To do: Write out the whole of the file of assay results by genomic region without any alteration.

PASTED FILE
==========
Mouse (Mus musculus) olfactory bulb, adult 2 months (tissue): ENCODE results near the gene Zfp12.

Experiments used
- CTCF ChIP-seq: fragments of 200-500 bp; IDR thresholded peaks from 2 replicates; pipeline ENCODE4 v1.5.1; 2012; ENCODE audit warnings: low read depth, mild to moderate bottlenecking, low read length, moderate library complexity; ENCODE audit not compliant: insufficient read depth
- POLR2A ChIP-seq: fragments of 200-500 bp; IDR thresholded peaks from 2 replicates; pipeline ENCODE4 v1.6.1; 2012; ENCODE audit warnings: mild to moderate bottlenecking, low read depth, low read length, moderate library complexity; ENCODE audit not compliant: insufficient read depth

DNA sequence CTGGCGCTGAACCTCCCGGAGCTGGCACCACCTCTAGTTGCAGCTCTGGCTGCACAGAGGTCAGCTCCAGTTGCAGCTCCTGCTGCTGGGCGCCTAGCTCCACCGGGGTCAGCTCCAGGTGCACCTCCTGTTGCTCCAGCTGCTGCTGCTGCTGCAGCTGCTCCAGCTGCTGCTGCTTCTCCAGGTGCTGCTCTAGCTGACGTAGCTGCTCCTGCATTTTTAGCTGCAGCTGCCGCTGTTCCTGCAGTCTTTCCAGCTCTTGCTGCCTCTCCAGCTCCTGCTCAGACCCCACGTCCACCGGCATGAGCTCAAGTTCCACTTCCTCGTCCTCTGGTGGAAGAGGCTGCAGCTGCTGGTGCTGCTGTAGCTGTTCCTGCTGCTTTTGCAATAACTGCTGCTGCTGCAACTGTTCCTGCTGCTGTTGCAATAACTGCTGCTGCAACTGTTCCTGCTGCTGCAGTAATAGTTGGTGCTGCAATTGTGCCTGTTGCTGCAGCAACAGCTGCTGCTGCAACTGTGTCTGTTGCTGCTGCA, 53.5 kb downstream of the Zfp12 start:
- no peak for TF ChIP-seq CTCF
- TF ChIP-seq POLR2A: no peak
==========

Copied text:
Mouse (Mus musculus) olfactory bulb, adult 2 months (tissue): ENCODE results near the gene Zfp12.

Experiments used
- CTCF ChIP-seq: fragments of 200-500 bp; IDR thresholded peaks from 2 replicates; pipeline ENCODE4 v1.5.1; 2012; ENCODE audit warnings: low read depth, mild to moderate bottlenecking, low read length, moderate library complexity; ENCODE audit not compliant: insufficient read depth
- POLR2A ChIP-seq: fragments of 200-500 bp; IDR thresholded peaks from 2 replicates; pipeline ENCODE4 v1.6.1; 2012; ENCODE audit warnings: mild to moderate bottlenecking, low read depth, low read length, moderate library complexity; ENCODE audit not compliant: insufficient read depth

DNA sequence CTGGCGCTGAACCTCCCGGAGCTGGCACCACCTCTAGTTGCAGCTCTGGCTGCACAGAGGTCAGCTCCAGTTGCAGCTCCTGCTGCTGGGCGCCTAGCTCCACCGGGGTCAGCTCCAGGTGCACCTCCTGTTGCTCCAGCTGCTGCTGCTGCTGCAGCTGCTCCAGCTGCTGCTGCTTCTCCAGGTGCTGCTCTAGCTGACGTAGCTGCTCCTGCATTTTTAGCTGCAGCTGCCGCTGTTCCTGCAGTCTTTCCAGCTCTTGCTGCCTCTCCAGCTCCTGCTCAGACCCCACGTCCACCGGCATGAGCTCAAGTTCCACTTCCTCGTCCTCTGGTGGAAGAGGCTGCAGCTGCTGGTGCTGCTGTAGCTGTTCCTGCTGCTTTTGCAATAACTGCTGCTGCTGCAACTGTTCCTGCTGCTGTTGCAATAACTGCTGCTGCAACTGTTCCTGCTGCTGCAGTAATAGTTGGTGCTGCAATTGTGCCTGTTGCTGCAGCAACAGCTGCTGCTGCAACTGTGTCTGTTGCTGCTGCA, 53.5 kb downstream of the Zfp12 start:
- no peak for TF ChIP-seq CTCF
- TF ChIP-seq POLR2A: no peak